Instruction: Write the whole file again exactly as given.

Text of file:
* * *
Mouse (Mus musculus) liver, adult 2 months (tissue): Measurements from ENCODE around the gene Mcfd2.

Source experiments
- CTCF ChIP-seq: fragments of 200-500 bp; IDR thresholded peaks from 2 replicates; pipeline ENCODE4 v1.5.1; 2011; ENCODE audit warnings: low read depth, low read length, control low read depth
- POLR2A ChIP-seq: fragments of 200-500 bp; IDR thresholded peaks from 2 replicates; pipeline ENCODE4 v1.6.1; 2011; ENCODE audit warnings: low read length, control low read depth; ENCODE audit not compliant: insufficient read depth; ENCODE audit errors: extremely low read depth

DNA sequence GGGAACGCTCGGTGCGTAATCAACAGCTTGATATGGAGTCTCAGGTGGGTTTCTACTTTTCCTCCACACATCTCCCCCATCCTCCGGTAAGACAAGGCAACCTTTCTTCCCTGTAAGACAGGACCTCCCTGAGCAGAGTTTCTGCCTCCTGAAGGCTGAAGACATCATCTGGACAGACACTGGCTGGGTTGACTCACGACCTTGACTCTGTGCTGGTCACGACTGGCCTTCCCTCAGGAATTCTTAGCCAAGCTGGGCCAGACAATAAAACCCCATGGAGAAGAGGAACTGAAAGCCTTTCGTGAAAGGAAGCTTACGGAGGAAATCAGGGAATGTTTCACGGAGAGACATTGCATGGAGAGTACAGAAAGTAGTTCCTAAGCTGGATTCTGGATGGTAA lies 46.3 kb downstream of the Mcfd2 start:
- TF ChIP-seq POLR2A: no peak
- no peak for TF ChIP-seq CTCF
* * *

Mouse (Mus musculus) liver, adult 2 months (tissue): Measurements from ENCODE around the gene Mcfd2.

Source experiments
- CTCF ChIP-seq: fragments of 200-500 bp; IDR thresholded peaks from 2 replicates; pipeline ENCODE4 v1.5.1; 2011; ENCODE audit warnings: low read depth, low read length, control low read depth
- POLR2A ChIP-seq: fragments of 200-500 bp; IDR thresholded peaks from 2 replicates; pipeline ENCODE4 v1.6.1; 2011; ENCODE audit warnings: low read length, control low read depth; ENCODE audit not compliant: insufficient read depth; ENCODE audit errors: extremely low read depth

DNA sequence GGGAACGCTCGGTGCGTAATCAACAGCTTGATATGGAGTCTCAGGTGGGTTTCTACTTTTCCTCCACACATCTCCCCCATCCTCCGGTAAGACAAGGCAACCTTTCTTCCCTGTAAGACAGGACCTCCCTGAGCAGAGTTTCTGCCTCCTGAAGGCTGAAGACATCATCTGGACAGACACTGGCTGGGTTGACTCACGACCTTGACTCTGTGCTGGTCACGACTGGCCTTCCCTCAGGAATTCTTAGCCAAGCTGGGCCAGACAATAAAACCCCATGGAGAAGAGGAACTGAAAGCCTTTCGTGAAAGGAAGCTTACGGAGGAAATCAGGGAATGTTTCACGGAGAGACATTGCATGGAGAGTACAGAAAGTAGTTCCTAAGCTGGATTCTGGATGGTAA lies 46.3 kb downstream of the Mcfd2 start:
- TF ChIP-seq POLR2A: no peak
- no peak for TF ChIP-seq CTCF